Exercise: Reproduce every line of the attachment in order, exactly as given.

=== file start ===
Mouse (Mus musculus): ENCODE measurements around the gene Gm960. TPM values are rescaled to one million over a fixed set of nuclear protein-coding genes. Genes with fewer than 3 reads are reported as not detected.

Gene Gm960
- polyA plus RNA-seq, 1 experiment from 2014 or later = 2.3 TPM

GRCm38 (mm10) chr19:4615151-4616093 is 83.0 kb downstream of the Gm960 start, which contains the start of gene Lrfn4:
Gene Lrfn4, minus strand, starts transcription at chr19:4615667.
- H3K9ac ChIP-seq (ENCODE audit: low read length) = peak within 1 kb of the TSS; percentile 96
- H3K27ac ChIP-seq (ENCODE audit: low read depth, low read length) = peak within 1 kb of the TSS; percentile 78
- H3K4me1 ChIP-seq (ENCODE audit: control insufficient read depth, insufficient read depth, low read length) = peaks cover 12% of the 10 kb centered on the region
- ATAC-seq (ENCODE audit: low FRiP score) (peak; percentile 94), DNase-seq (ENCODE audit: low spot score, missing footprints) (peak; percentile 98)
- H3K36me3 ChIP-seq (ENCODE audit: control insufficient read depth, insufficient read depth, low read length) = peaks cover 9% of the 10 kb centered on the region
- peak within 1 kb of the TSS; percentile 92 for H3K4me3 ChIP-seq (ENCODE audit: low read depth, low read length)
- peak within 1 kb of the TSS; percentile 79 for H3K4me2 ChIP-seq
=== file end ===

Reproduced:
Mouse (Mus musculus): ENCODE measurements around the gene Gm960. TPM values are rescaled to one million over a fixed set of nuclear protein-coding genes. Genes with fewer than 3 reads are reported as not detected.

Gene Gm960
- polyA plus RNA-seq, 1 experiment from 2014 or later = 2.3 TPM

GRCm38 (mm10) chr19:4615151-4616093 is 83.0 kb downstream of the Gm960 start, which contains the start of gene Lrfn4:
Gene Lrfn4, minus strand, starts transcription at chr19:4615667.
- H3K9ac ChIP-seq (ENCODE audit: low read length) = peak within 1 kb of the TSS; percentile 96
- H3K27ac ChIP-seq (ENCODE audit: low read depth, low read length) = peak within 1 kb of the TSS; percentile 78
- H3K4me1 ChIP-seq (ENCODE audit: control insufficient read depth, insufficient read depth, low read length) = peaks cover 12% of the 10 kb centered on the region
- ATAC-seq (ENCODE audit: low FRiP score) (peak; percentile 94), DNase-seq (ENCODE audit: low spot score, missing footprints) (peak; percentile 98)
- H3K36me3 ChIP-seq (ENCODE audit: control insufficient read depth, insufficient read depth, low read length) = peaks cover 9% of the 10 kb centered on the region
- peak within 1 kb of the TSS; percentile 92 for H3K4me3 ChIP-seq (ENCODE audit: low read depth, low read length)
- peak within 1 kb of the TSS; percentile 79 for H3K4me2 ChIP-seq